Last week I wrote about loitering in the sun with horses and not feeding carrots. People who train with treats spoke up and I agree; during work sessions, treats are positive motivators. In fact, there are times that giving a treat has been my end goal.

Breezy was a small pinto pony who came to my client’s barn as part of a real estate deal. They had room with their other horses and in the beginning, he was a favorite with the neighborhood kids. Somehow over time, he became more and more fearful until he was impossible to catch. That’s where I came in.

Pony CSI: Breezy was almost too handsome; a black and white pinto with wild blue eyes. As I watched him, the owner told me the family had tried. Their daughter was a teen rider who did her best, but had no success. The dad had played with him some, but after hearing the description of their game… well, good intention but a dangerous miscommunication. Then two different horse-people had offered to help, each saying it would be an easy job. The pony was just a little spoiled, was all. Eventually both people gave up in turn, leaving Breezy frightened and untouchable. By now his hooves were at least an inch too long with huge chunks broken out.

Breezy faced me head on and his eyes did not blink. Ever. They were so round and tense that I thought they might pop right out of his head. As I stepped to one side, his hind legs crossed over, almost twisting his front hooves but never releasing his full frontal position. His body was tight, every molecule braced. He used no calming signals; he was shut down and over-stimulated all at once. During the next hour I didn’t make much headway but I was hooked.

What a training quandary: I didn’t think he’d be a quick re-train and ponies don’t cost less to work with than horses. I asked if she might consider relinquishing him to a rescue. I was thinking perhaps I could foster him, as I had other ponies, until the kinks got worked out. But the owner said no; Breezy was their responsibility and they’d support him. She hoped I’d take him on.

In a few days I was back to help load him into their trailer. Breezy was in a stall when I arrived, so haltering him only took a little over an hour and by mid-afternoon he was in one of my runs, his backside wedged into a corner while facing me with all his might. Breezy ignored his hay and didn’t drink. I never saw him eat once that first month, but I put out more hay and mucked every day.

And we had stare downs. One day I took an apple in with me, ate a bite or two, and offered the rest to Breezy at a distance. He panicked and bolted past me. I lowered my eyes and exhaled an apology, while he quivered at the end of the run. So that was how they tried to catch him. Horses will tell you everything.

Was he abused? Some people thought so but I wasn’t so sure. It didn’t matter; Breezy thought he had been and that was the only opinion that counted. When horses take something to heart, they’re no different from us. I didn’t threaten him with fruit again. I know it sounds crazy, but for all his avoidance, I always knew he was fighting to find his way back.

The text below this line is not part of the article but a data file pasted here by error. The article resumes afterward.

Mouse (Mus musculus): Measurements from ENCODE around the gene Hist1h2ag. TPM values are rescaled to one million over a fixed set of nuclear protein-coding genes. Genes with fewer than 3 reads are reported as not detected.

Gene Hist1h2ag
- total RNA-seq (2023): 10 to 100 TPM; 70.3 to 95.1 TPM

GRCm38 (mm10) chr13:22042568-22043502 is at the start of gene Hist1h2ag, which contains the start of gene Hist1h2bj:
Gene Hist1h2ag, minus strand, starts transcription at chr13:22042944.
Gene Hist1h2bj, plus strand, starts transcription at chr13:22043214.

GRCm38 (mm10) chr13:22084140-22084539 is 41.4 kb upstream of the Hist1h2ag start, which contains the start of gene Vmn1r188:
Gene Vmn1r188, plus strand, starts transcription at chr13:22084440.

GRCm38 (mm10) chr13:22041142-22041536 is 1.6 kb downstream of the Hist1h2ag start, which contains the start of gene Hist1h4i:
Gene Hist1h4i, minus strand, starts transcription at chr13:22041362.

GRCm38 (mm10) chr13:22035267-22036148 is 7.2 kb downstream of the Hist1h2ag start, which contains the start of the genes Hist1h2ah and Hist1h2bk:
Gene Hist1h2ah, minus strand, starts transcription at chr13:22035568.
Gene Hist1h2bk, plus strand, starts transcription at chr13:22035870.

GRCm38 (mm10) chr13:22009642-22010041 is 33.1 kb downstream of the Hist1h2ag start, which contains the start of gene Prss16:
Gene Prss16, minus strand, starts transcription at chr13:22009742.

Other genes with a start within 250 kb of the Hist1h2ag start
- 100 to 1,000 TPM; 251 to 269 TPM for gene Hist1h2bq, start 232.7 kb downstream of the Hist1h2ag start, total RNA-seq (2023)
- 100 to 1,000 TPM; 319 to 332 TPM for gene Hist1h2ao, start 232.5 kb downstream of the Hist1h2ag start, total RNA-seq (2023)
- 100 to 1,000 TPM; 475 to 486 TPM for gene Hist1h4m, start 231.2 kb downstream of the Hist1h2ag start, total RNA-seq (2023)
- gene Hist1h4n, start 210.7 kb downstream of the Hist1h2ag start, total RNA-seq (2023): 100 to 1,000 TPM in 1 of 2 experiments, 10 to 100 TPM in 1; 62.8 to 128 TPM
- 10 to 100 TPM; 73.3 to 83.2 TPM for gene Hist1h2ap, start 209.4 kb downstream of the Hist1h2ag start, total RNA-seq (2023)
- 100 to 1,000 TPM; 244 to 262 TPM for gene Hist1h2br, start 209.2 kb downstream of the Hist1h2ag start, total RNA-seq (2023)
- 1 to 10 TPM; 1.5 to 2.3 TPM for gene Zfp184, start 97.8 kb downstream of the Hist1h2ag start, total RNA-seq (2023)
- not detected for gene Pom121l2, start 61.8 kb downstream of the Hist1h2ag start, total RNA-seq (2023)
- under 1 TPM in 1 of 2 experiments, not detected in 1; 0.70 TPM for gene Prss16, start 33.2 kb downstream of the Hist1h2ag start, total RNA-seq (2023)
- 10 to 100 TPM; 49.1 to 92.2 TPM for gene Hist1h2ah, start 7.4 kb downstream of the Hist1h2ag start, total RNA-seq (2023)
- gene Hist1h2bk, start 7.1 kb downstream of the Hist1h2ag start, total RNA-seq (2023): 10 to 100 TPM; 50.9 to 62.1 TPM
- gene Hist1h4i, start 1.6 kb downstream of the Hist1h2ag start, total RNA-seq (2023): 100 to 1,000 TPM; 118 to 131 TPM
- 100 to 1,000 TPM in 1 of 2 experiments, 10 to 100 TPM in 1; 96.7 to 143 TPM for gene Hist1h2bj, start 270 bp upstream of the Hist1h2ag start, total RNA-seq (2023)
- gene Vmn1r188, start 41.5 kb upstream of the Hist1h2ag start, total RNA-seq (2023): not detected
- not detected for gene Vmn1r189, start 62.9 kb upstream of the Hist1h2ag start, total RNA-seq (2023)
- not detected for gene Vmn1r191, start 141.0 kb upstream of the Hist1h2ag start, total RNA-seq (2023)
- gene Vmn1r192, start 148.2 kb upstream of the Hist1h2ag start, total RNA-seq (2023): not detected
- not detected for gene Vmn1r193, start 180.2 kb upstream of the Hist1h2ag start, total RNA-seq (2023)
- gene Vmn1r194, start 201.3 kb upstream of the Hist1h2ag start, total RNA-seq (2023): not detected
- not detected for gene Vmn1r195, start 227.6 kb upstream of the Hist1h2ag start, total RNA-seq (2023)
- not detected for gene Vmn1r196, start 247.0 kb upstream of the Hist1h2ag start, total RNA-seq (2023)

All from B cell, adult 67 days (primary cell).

Change came slowly. Haltering was possible if he was in his safe corner and I breathed more than I moved. Finally I was able to pick up his feet, but touching his body remained impossible. Still no blinking, but I found a way to use our stare downs in his favor. I’d take a step to the left and his head followed me, and then the same to the right. I did this passive two-step back and forth, again and again, and twenty minutes of neck sway later, his poll seemed to relax a bit and he blinked. So did I.

Here’s where I share my favorite training aid. Some swear by clickers or flags, and a well-timed piece of carrot can be a miracle. Because horses are all a bit different, I’ll always believe the best aid available is our own creativity.

We continued that warm-up every day, followed by some obstacles in hand. He was totally fearless marching through the llama pen and the plastic wading pool. He matched my stride on a slack line, but if he felt a drop of pressure on the rope, he sat back violently. People remained his biggest fear.

Breezy was a hard case; I respected that. A year passed. The farrier could trim him if she hummed and made no sudden moves. I could hand groom him but curries and brushes were still too much. He was far from okay but he couldn’t stay forever. Finally I asked his owners if I might try to find him a suitable home.

A couple of weeks later a friend of one of my clients arrived. Breezy was in the round pen and I asked if she’d like to go in. I’d been brutally truthful on the phone, but she still looked surprised when Breezy bolted away from a small boy who walked up. She spoke in a sweet high voice and reached toward him but he acted like she’d cracked a bull whip. That was the moment Breezy went beyond cute and became interesting. She listened and took her groundwork down a notch, and then even quieter. A half hour later, both Breezy and I were impressed.

I got updates frequently during his first year with her. There was a wonderful photo of Breezy standing–not all that tall–between her two Thoroughbreds, the proud herd leader. His new owner gushed about his progress and renamed him Joey Try. Finally, she told me that after some weeks of watching her other two geldings chew contentedly on theirs, this brave pony was able to accept a carrot from her hand.

Training is an ART and human logic doesn’t always rule. Sometimes carrots are complicated. Then other times, they’re just sweet.

Anna Blake, Infinity Farm.

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